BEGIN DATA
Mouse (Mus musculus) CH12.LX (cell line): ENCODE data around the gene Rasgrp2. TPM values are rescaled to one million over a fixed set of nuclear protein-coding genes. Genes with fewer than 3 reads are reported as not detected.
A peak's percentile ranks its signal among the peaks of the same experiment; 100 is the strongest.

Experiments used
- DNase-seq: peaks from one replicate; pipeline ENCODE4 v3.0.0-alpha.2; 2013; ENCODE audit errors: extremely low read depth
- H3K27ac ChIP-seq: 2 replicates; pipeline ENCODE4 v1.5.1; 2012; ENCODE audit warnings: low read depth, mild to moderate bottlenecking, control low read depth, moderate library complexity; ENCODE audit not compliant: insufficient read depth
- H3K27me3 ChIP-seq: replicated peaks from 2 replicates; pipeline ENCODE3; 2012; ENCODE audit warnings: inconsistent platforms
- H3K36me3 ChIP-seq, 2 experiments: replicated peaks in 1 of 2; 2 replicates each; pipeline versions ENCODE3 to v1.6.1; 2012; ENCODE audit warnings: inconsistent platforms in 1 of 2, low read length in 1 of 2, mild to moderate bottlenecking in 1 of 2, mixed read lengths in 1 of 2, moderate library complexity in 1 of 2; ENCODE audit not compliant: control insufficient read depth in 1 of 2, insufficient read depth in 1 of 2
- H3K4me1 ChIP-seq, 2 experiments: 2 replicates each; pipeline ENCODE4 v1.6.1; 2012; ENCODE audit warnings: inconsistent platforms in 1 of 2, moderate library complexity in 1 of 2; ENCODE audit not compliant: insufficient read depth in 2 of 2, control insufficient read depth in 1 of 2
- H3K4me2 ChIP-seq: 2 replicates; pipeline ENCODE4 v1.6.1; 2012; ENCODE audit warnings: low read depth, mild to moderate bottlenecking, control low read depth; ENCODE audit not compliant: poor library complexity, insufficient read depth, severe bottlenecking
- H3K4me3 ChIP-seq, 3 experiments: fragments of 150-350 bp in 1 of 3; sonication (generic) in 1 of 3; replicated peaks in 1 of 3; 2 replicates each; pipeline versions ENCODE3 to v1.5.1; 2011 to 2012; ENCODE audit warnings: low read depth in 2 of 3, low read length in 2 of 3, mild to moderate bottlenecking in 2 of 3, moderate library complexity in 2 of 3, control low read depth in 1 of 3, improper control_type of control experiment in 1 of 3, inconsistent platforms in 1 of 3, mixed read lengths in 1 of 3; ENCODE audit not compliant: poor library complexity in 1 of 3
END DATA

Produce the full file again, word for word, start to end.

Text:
Mouse (Mus musculus) CH12.LX (cell line): ENCODE data around the gene Rasgrp2. TPM values are rescaled to one million over a fixed set of nuclear protein-coding genes. Genes with fewer than 3 reads are reported as not detected.
A peak's percentile ranks its signal among the peaks of the same experiment; 100 is the strongest.

Experiments used
- DNase-seq: peaks from one replicate; pipeline ENCODE4 v3.0.0-alpha.2; 2013; ENCODE audit errors: extremely low read depth
- H3K27ac ChIP-seq: 2 replicates; pipeline ENCODE4 v1.5.1; 2012; ENCODE audit warnings: low read depth, mild to moderate bottlenecking, control low read depth, moderate library complexity; ENCODE audit not compliant: insufficient read depth
- H3K27me3 ChIP-seq: replicated peaks from 2 replicates; pipeline ENCODE3; 2012; ENCODE audit warnings: inconsistent platforms
- H3K36me3 ChIP-seq, 2 experiments: replicated peaks in 1 of 2; 2 replicates each; pipeline versions ENCODE3 to v1.6.1; 2012; ENCODE audit warnings: inconsistent platforms in 1 of 2, low read length in 1 of 2, mild to moderate bottlenecking in 1 of 2, mixed read lengths in 1 of 2, moderate library complexity in 1 of 2; ENCODE audit not compliant: control insufficient read depth in 1 of 2, insufficient read depth in 1 of 2
- H3K4me1 ChIP-seq, 2 experiments: 2 replicates each; pipeline ENCODE4 v1.6.1; 2012; ENCODE audit warnings: inconsistent platforms in 1 of 2, moderate library complexity in 1 of 2; ENCODE audit not compliant: insufficient read depth in 2 of 2, control insufficient read depth in 1 of 2
- H3K4me2 ChIP-seq: 2 replicates; pipeline ENCODE4 v1.6.1; 2012; ENCODE audit warnings: low read depth, mild to moderate bottlenecking, control low read depth; ENCODE audit not compliant: poor library complexity, insufficient read depth, severe bottlenecking
- H3K4me3 ChIP-seq, 3 experiments: fragments of 150-350 bp in 1 of 3; sonication (generic) in 1 of 3; replicated peaks in 1 of 3; 2 replicates each; pipeline versions ENCODE3 to v1.5.1; 2011 to 2012; ENCODE audit warnings: low read depth in 2 of 3, low read length in 2 of 3, mild to moderate bottlenecking in 2 of 3, moderate library complexity in 2 of 3, control low read depth in 1 of 3, improper control_type of control experiment in 1 of 3, inconsistent platforms in 1 of 3, mixed read lengths in 1 of 3; ENCODE audit not compliant: poor library complexity in 1 of 3